Last year, OSHA implemented new rules on exposure to crystalline silica. The Permissible Exposure Limit for workers was essentially cut in half. It appears OSHA inspectors will be focusing on construction sites and dust clouds will likely be the focus for OSHA. Since silica is pretty common and OSHA fines are increasing, it might be advisable to find out more about this rule. Some in the wall and ceiling industry are simply unaware of the new rule. Some feel the rule will be overturned. But what if it is not overturned? Consider that our new Labor Secretary may have bigger issues to face. I suspect if fines are handed out, many may wish they had taken some progressive steps or actions. There are some steps that could save a contractor from being automatically fined.
The OSHA representatives will certainly be trained on the rules, procedures and what red flags to look out for. I know this because I have attended classes on the issue and know most states are gearing up for enforcement to start this June. The red flag will be dust clouds on project sites. They will be most focused on “enclosed” spaces. Respirable silica and the permissible amount or PEL is 50 microns per cubic meter of air in an eight-hour time weighted average.
Ways to Measure Microns
How much is 50 microns? A cup full? A teaspoon full? Consider a human hair is about 50 microns wide, so if you cut a human hair the same length as its width, that is your new PEL. If you have read hygienist reports that state units in MG, that is not a micron. There are 1,000 microns in one milligram or MG. This information should grab your attention now if you saw a report with 0.60 MG and thought you were way below 50.
In reality, that is 600 microns and over ten times the PEL. A few years ago, a colleague told me he did not want to know this kind of information. He believed that ignorance was not only bliss, but also a good defense. I wish people luck who believe in taking that approach.
For those who prefer to be proactive, you should be reviewing Safety Data Sheets of products you use and look for crystalline silica content. Construction products that commonly contain crystalline silica are cement mortar, concrete, aggregates, plaster, drywall and some joint compounds.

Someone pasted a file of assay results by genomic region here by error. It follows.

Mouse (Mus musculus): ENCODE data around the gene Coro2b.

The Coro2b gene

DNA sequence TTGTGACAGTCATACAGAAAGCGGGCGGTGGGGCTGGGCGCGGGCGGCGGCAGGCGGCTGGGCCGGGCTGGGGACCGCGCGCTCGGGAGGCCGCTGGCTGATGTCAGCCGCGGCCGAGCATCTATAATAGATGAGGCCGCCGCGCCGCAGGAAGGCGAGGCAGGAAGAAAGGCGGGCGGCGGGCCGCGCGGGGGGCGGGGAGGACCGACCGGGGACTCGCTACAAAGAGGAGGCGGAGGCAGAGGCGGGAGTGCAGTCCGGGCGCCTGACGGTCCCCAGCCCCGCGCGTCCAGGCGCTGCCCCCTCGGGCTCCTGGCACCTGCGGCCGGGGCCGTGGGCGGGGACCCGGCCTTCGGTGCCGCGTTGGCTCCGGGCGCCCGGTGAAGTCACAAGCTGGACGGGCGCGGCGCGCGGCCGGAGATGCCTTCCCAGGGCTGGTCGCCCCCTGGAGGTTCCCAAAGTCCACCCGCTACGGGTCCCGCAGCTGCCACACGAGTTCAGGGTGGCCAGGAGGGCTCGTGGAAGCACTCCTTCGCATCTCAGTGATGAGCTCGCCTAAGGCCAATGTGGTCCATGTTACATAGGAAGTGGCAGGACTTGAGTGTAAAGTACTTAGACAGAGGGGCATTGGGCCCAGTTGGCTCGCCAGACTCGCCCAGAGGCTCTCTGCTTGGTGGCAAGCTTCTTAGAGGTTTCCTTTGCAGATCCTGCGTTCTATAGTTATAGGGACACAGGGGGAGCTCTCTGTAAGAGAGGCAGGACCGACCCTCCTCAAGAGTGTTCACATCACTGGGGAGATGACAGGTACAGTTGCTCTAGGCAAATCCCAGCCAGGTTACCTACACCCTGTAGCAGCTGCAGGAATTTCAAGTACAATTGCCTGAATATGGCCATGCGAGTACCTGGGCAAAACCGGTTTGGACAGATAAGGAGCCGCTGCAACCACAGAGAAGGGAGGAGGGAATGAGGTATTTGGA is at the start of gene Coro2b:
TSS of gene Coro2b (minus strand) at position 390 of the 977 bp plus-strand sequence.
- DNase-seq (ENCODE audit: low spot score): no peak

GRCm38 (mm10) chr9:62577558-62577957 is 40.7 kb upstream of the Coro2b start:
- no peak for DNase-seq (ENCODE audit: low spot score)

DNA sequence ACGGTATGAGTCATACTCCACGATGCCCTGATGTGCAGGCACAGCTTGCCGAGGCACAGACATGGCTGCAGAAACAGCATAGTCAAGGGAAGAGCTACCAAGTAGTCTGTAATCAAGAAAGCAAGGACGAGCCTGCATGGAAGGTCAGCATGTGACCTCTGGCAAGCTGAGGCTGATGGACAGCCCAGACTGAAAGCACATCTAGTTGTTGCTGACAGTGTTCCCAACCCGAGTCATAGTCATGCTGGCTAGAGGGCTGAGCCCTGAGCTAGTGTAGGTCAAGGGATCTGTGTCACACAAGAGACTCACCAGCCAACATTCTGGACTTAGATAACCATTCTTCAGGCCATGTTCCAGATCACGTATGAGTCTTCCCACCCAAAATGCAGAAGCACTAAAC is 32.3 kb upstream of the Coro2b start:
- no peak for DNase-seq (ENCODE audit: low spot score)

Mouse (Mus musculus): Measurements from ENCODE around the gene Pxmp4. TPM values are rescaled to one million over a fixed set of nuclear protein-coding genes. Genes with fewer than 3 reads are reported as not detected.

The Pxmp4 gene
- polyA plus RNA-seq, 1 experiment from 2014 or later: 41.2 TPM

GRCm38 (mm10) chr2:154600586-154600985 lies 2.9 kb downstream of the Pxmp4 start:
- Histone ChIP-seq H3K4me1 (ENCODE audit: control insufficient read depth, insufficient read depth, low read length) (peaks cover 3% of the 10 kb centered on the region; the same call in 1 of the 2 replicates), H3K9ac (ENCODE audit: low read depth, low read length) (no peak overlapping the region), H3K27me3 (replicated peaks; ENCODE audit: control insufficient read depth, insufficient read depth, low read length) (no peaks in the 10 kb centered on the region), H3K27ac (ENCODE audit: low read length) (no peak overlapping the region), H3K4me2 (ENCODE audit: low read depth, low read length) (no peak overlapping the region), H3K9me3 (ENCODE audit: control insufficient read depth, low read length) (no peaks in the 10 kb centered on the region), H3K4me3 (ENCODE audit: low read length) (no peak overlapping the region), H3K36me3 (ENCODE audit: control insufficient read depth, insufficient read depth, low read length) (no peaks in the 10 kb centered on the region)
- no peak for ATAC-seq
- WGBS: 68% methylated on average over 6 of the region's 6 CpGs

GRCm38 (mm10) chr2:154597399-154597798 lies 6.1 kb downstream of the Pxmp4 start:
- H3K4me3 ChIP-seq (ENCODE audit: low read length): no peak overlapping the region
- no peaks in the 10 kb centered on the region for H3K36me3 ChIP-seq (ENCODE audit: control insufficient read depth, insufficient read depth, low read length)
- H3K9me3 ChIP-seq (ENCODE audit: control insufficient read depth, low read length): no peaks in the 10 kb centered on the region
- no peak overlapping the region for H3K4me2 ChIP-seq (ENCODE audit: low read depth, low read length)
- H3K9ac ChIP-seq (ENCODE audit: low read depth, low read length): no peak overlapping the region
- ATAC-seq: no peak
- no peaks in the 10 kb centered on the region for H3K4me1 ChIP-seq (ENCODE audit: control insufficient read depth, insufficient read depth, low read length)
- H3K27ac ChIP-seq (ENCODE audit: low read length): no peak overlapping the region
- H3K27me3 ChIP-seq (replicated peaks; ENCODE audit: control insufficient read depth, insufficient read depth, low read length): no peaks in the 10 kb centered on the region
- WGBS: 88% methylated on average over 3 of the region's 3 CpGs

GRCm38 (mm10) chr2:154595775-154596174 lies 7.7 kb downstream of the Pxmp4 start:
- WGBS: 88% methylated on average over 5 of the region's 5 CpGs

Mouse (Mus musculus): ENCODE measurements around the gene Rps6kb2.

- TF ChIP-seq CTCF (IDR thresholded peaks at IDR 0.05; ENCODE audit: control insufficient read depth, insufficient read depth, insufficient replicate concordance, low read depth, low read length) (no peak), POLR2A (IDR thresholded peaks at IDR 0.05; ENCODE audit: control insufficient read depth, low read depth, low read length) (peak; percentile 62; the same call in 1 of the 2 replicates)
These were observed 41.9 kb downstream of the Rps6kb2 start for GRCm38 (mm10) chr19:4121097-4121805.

As an executive and editorial director, I feel it is my duty to be informed on the issue of respirable silica dust, the new OSHA rules and pass along that information to those who entrust me to keep them informed. I have discovered that not only will the problem not be solved on the golf course but strongly believe ignoring the issue will be problematic. My staff and I prepared an Exposure Control Plan for dust that was tailored for an industry that grinds aggregates, some of which contain silica. OSHA requires each company to prepare a written plan. Meetings with OSHA have revealed they encourage industry groups to implement specific plans tailored to the tasks and products in their industry. They also accept objective data collected by trade groups to customize respiration protection for each task and material.
The ruling is not that complex: there are basic exposure and action level limits. The confusion is in compliance to the rule. My staff and I had many disagreements in meetings as to what is a violation to what constitutes compliance. Even the micron to milligram issue created debate for some time. We had lab-certified air monitoring reports from some impressive projects; such as major airports, CIA headquarters and the Pentagon with data that added more confusion than clarification on exposure levels. Turns out, terminology can differ among scientists as much as contractors. I discovered having an in-house chemist on my staff was very useful in deciphering this language.
The new rule is coming. To stop it will require some action and that may or may not happen. The question you have to ask yourself is if you feel lucky. For those in states where a “dust exemption” was granted to drywall and plastering trades a decade back, this is a new ball game as it is not just dust, this is silica exposure. I know some states are grappling with what to do. I also know groups like CAL OSHA have not been able to provide a definitive answer on what they will do with regard to enforcement as I write this. I tend to find being prepared tends to lead to more and better luck. It took our staff some time to prepare an Exposure Control Plan and we are currently educating our members and it is a task. I would recommend every contractor to look up the “Small Entity Compliance” from OSHA to get educated.